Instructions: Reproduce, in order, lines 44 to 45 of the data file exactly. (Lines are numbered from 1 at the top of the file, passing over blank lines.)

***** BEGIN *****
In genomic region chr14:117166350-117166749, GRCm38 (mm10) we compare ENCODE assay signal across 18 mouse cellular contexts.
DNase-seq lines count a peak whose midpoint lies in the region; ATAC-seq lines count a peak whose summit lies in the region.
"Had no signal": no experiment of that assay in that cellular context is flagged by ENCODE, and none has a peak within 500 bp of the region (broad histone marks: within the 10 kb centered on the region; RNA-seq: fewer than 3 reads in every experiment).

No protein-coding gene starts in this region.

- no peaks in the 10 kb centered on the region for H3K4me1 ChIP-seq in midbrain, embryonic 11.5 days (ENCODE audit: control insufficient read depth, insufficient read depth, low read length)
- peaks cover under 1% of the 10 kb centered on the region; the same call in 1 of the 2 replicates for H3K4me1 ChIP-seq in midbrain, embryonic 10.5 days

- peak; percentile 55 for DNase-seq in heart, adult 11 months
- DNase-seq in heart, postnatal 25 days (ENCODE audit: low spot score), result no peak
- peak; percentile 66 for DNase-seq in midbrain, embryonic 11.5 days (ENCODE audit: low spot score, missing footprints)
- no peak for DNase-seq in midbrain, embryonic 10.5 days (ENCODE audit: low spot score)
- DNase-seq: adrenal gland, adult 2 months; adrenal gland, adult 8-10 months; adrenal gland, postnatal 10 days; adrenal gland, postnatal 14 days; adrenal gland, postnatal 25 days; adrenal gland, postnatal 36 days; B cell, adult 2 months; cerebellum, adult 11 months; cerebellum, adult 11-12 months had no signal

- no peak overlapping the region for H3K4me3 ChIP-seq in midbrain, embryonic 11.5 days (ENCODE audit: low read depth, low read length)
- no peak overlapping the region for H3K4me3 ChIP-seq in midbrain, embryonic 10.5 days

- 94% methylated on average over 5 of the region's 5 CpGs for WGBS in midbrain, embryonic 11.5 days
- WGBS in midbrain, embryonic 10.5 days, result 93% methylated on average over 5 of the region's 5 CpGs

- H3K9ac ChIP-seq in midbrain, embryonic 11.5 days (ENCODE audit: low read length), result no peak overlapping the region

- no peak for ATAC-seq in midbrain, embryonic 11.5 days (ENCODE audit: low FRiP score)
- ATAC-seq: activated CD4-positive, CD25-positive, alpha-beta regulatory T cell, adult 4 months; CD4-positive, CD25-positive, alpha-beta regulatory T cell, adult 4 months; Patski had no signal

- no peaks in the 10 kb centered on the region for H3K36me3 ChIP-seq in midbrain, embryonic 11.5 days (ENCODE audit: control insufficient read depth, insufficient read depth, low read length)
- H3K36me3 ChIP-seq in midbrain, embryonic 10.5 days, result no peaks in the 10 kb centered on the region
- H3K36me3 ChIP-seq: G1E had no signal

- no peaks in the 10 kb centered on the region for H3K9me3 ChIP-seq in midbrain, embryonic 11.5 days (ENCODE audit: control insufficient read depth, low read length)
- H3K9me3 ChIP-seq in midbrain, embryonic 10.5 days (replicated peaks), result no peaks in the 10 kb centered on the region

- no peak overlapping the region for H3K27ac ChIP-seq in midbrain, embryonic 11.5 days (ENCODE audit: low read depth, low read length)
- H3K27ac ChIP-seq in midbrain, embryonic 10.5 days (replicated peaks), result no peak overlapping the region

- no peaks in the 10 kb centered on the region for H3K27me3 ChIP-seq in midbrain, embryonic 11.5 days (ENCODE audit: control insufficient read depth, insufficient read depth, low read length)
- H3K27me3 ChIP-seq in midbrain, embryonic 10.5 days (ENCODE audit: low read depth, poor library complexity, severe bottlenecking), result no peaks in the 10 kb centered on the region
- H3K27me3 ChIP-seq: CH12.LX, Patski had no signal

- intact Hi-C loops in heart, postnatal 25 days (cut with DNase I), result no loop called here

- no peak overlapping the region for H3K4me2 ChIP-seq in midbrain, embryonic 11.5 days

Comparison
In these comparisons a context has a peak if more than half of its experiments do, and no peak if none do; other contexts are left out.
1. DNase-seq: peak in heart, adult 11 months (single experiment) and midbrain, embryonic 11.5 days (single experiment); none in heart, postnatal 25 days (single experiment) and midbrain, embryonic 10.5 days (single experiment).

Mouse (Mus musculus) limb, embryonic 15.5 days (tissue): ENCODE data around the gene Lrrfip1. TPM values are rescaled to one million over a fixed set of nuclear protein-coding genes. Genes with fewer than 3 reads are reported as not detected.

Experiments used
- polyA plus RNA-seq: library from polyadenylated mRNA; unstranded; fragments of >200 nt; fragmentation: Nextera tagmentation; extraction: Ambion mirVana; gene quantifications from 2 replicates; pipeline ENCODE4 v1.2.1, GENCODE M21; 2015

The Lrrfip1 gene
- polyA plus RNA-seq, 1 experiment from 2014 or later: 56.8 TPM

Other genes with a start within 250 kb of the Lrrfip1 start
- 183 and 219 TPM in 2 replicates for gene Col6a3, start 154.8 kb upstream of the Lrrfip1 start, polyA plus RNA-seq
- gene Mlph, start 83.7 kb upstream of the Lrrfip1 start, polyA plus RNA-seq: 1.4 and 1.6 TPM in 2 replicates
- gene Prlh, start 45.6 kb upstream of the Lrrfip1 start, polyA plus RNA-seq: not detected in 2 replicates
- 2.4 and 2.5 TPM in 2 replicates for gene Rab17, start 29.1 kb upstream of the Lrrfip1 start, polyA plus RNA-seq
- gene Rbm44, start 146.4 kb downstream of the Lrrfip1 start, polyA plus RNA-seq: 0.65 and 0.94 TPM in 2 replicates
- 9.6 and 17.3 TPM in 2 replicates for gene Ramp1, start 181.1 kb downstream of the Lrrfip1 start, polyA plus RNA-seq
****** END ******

- gene Rbm44, start 146.4 kb downstream of the Lrrfip1 start, polyA plus RNA-seq: 0.65 and 0.94 TPM in 2 replicates
- 9.6 and 17.3 TPM in 2 replicates for gene Ramp1, start 181.1 kb downstream of the Lrrfip1 start, polyA plus RNA-seq